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Tips for Getting Invested Now

Do you have cash that really should be invested?

Maybe you made an annual contribution to your IRA and never invested it, or you took your required minimum distribution at the end of 2018 and left it in cash because markets were so volatile.

Or perhaps you panicked in December and sold some of your stock funds, and now you’re regretting it.

While a money-market fund may be a good place to park the cash you plan to spend in the next few months, it is not a good place for your long-term money.

Make a plan to get invested

Now is the time to think through how you’ll get more fully invested. It helps to decide up front what funds you’ll buy and when you’ll buy them. This sounds straightforward, but it’s often where people get stuck.

Some people spend so much time trying find the ideal fund to own and the optimal time to invest that by the time they’re ready to invest, the market’s changed or the funds they’d planned to buy are no longer highly ranked. Others get invested without really thinking it through, and they may buy into riskier funds in an attempt to make up for lost time. But if markets pull back, they could end up facing losses.

Your goal should be to get invested in a way that can help you stay invested, even if the market falls again. Here are two ways to do so:

Start with more conservative funds

Often people hold cash because they aren’t sure what else to do with their money. They know that cash isn’t going to do much for them long term, but they also don’t want to risk the kind of losses they’ve seen in the stock market last quarter. Given this, it may make sense to start investing in more conservative funds.

Balanced funds can be a good starting point because these funds typically aren’t fully invested in stocks. You might also consider preferred stock funds, which pay a fixed dividend like bonds, and alternative funds, which use options, arbitrage or alternative assets as a hedge against volatility rather than relying solely on bonds.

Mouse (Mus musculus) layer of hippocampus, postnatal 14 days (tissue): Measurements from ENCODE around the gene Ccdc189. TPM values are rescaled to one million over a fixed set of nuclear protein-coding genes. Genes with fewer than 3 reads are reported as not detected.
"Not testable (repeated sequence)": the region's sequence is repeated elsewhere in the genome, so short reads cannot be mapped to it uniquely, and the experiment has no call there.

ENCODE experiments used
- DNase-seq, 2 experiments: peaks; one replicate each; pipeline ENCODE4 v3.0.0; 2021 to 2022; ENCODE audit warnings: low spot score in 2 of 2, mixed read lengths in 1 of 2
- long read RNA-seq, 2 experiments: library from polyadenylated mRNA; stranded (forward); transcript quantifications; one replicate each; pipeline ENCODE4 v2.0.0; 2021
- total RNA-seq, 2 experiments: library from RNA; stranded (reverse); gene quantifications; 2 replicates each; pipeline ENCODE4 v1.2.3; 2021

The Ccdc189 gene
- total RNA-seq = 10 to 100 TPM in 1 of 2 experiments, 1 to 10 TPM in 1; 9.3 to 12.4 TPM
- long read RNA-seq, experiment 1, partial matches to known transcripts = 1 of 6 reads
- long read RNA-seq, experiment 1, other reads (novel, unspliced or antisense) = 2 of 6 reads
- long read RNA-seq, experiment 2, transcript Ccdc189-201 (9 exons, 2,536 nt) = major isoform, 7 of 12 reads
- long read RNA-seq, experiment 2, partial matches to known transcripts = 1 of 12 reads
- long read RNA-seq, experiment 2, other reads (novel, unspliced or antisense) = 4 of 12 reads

These funds have historically held up better during selloffs than fully invested stock funds or the stock market as a whole. They also have greater growth potential over time than cash or bonds, though most aren’t designed to beat the market over the long run. 

Plan out when you’ll invest

When should you put your cash to work? In hindsight, it’s probably easy to spot buying opportunities, but in the moment, it rarely feels like the ideal time to get started.

The reality is, you may never truly feel certain about buying in, but you still need to do it if you hope to get ahead. So, start gradually: commit to invest part of your cash on a set schedule (once a week, twice a month, monthly or even quarterly).

This approach is called dollar-cost averaging because you’ll buy more shares when prices are low and fewer shares when prices are high, which can reduce your average cost per share. The real advantage of this approach, however, is that it can help you take action sooner than later.

If you stand on the sidelines waiting for the perfect day to come along, you might look up to find the parade has passed you by.

Keep an eye on trading fees & monitor your funds over time

You’ll want to keep an eye on trading fees, however. If you’re buying into a fund that has a transaction fee at your broker, you’ll be charged that fee every time you buy—and that can add up. Also, when it comes time to sell a fund that you’ve added to over time, you may need to sell out in stages to make sure you don’t get hit with a redemption fee. 

Remember that markets will change over time and the funds that are doing well now won’t always be in favor, so you’ll want to monitor your funds regularly and make any necessary changes.

A version of this post originally appeared on Forbes.